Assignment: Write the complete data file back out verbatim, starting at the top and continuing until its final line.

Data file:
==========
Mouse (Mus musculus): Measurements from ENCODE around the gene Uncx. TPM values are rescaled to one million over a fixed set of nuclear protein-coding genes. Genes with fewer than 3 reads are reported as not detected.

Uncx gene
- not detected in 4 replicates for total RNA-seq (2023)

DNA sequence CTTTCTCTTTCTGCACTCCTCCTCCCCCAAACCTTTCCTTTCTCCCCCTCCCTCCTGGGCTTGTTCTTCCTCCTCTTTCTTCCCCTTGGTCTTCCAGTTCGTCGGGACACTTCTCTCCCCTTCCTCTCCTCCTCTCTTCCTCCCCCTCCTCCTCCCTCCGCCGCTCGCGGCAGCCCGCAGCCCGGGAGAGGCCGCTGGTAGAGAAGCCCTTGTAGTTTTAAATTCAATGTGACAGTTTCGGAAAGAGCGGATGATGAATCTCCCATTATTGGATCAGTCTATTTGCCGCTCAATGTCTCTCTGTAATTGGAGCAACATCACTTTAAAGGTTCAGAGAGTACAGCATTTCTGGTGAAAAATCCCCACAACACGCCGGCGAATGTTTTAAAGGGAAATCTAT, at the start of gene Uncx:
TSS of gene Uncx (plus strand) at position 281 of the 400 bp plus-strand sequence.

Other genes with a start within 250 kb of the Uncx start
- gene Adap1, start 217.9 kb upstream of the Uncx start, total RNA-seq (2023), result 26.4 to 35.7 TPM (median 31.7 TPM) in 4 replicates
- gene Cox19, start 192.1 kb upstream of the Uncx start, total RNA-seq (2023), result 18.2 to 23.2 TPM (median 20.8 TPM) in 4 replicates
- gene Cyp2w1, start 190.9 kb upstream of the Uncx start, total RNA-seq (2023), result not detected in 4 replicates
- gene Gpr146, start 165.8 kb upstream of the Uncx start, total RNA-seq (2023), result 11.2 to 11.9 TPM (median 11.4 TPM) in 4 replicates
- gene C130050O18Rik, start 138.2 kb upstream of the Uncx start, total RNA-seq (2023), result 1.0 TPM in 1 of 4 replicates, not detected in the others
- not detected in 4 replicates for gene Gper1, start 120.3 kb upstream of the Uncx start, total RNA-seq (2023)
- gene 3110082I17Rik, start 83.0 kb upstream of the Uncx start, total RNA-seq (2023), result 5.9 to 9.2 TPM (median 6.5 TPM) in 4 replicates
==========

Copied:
Mouse (Mus musculus): Measurements from ENCODE around the gene Uncx. TPM values are rescaled to one million over a fixed set of nuclear protein-coding genes. Genes with fewer than 3 reads are reported as not detected.

Uncx gene
- not detected in 4 replicates for total RNA-seq (2023)

DNA sequence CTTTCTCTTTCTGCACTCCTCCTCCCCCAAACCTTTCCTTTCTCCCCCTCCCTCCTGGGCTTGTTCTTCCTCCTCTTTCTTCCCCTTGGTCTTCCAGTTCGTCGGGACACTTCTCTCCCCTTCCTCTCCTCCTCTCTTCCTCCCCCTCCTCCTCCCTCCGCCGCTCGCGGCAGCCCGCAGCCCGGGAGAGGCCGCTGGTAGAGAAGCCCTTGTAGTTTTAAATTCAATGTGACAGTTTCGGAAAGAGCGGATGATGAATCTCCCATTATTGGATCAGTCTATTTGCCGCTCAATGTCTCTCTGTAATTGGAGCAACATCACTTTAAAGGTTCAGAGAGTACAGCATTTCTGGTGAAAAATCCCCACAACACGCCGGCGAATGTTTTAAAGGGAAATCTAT, at the start of gene Uncx:
TSS of gene Uncx (plus strand) at position 281 of the 400 bp plus-strand sequence.

Other genes with a start within 250 kb of the Uncx start
- gene Adap1, start 217.9 kb upstream of the Uncx start, total RNA-seq (2023), result 26.4 to 35.7 TPM (median 31.7 TPM) in 4 replicates
- gene Cox19, start 192.1 kb upstream of the Uncx start, total RNA-seq (2023), result 18.2 to 23.2 TPM (median 20.8 TPM) in 4 replicates
- gene Cyp2w1, start 190.9 kb upstream of the Uncx start, total RNA-seq (2023), result not detected in 4 replicates
- gene Gpr146, start 165.8 kb upstream of the Uncx start, total RNA-seq (2023), result 11.2 to 11.9 TPM (median 11.4 TPM) in 4 replicates
- gene C130050O18Rik, start 138.2 kb upstream of the Uncx start, total RNA-seq (2023), result 1.0 TPM in 1 of 4 replicates, not detected in the others
- not detected in 4 replicates for gene Gper1, start 120.3 kb upstream of the Uncx start, total RNA-seq (2023)
- gene 3110082I17Rik, start 83.0 kb upstream of the Uncx start, total RNA-seq (2023), result 5.9 to 9.2 TPM (median 6.5 TPM) in 4 replicates